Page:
Unless you're the size of Google, solving Google problems, chances are, you have no business rearchitecting the wheel when your business is selling tshirts.

The Common Pattern

Each one of these architypes thinks they're doing something clever. That they're solving mankind's problems in the most efficient way. The thing is, they got there because:

  • They're working in isolation
  • They're working without oversight
  • They're working without checks and balances
  • They fear the perception of failure
  • They're not allowed to not have the answer to a question
  • They don't work well with others
  • Their teams are non-existant or unbalanced
  • They're probably context switching so much they can't keep anything straight

Cleverness is a poison here. The culture is so poisoned when people work like this that insanity is the norm, and this kind of culture becomes generally accepted.

Fixing The Glitch

So how do you stop it?

  • Morning standups. Get what people are doing out in the open. Don't be afraid to tell someone to table an issue when they start going long-winded.
  • Pairing. Yes, even on non-development, no, especially on non-development tasks. Expanding a SAN shelf? No, two of you are.
  • Make failure a non-taboo. Embrace it. Learn from it. At my current company we have a fail flag. It's really well made and pretty -- it's an actual flag. You have to take it yourself and admit failure, but we all learn from it.
  • This is a difficult one for a lot of organizations to grok, but if the project that's been worked on for a month is total shit and brings in more tech debt than problems solved, scrap the whole damned thing. Remember that failure is a non-taboo? Well, setting yourself up for future failures should be a taboo, especially when you can see it from a mile away.
  • Hire culture fit over technical fit. Anyone can learn tech. It's harder to unlearn being an asshole.
  • Run your process in the open. Sprint plannings, estimation parties, retros. Do it all in the open. It's easier for 5 devs to say "um, that's a bad idea for X reasons" than to have them be cornered and explain it to one person. This is a two way street, everyone learns from everyone.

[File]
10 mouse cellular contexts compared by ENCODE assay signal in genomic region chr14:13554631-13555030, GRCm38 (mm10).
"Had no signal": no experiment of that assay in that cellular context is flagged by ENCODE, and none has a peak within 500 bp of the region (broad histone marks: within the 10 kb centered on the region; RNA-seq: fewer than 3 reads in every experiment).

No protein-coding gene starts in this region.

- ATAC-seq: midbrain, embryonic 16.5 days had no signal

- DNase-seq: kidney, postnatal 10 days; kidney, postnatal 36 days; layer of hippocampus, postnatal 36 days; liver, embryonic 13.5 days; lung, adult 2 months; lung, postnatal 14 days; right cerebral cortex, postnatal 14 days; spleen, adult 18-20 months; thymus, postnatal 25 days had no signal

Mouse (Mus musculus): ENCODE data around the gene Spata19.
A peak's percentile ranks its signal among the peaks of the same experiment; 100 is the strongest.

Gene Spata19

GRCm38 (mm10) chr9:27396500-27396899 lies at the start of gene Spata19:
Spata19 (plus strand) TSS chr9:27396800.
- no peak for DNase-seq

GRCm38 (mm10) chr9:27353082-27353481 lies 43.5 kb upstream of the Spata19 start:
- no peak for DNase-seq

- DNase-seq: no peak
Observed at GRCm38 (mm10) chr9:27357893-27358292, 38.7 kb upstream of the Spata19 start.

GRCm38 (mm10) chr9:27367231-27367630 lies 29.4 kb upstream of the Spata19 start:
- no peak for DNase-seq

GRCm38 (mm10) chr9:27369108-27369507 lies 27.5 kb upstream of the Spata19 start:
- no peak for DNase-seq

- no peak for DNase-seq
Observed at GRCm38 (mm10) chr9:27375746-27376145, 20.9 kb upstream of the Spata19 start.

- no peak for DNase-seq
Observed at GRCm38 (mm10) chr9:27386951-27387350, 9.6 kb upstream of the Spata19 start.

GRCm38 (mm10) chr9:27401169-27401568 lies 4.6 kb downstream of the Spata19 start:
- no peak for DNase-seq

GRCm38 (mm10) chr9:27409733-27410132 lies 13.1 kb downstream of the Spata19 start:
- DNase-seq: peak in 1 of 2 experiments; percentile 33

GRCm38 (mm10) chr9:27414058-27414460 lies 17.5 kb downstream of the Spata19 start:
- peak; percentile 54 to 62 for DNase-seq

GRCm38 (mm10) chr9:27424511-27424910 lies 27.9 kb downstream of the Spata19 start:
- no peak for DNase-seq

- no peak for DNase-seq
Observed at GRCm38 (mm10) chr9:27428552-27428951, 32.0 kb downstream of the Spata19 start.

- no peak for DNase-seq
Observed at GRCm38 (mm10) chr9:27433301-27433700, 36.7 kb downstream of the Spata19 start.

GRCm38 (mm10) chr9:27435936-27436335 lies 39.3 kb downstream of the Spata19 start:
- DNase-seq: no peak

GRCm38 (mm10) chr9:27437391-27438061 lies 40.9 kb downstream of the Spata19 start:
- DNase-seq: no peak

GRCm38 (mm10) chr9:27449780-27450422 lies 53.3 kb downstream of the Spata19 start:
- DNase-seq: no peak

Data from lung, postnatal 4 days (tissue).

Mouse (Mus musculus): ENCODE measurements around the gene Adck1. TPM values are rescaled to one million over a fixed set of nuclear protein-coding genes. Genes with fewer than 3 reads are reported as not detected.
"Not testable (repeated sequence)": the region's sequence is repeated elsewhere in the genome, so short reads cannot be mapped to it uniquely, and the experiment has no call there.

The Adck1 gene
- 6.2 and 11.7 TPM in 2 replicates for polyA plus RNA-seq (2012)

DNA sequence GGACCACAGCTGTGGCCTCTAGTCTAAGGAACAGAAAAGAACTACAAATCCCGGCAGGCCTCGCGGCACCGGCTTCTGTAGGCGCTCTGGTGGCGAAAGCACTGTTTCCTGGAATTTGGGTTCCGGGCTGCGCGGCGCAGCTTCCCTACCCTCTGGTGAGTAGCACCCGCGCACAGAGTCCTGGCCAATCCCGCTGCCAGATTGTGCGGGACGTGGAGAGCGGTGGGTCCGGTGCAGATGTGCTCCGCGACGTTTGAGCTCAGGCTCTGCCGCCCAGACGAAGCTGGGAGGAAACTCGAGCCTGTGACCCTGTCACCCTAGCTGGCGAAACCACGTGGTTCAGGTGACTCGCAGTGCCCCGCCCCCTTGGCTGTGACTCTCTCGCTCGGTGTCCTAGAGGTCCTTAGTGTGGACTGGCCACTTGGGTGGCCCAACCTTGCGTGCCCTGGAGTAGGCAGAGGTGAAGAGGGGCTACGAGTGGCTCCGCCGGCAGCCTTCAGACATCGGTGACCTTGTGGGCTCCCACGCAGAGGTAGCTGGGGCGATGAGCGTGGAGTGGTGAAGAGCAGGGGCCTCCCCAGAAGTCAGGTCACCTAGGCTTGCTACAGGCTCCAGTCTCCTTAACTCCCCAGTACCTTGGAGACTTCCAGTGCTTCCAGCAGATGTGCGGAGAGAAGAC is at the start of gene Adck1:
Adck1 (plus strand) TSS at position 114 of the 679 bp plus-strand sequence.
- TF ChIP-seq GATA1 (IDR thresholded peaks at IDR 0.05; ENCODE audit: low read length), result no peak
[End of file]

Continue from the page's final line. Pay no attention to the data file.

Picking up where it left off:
• Balance your team and have emergency brakes. You probably don't want to pair two juniors on a business critical process. If you absolutely have to, be able to inspect the code and pull the emergency brake if it's a wreck about to happen. Again, let them learn from failure and go back to the drawing board. Everyone will be better for it from the folks coming up with ideas, to the PM's to the other devs. You will have a few of these wrecks early on, but in the end, you're making your machine more efficient.
  • Have no babies. If you do, be willing to throw them out with the bathwater. Be as open to criticism as possible, be forgiving. It will pay itself forward.
  • Be blunt when you need to be blunt. Be forgiving of those who are blunt with you. If they're so incensed by something you're doing, there's probably a damned good reason and once you talk it out, everyone will be on a better path. Let your emotions rip, but don't take things personally.
  • Probably one of the most important self-policing things to do is to remember to ask more questions than you answer. Answer as many questions as possible with another question. Jesus and psychologists are really good at this, and look how well they've done.

So these points will fix everything?


Let me be really clear here, these bulletpoints need to be cultural values, because it's really difficult to make them work when one person is trying to live and breathe them. We are all human beings with faults. The bullet points are reminders to us of how to be honest to each other, but building that culture and respecting it is a really difficult thing that involves everyone's participation.

Personally, I am really, really awful at a lot of the things I've said, but I understand that forgiveness, failure, growth, and tolerance are the values that teams need to work by, and I need other folks around me to have those traits when I'm having a bad day, and I need to offer them to other folks when they're having theirs.

I will help you not be clever if you can do your best to keep me honest when you see that I might be trying to do it myself.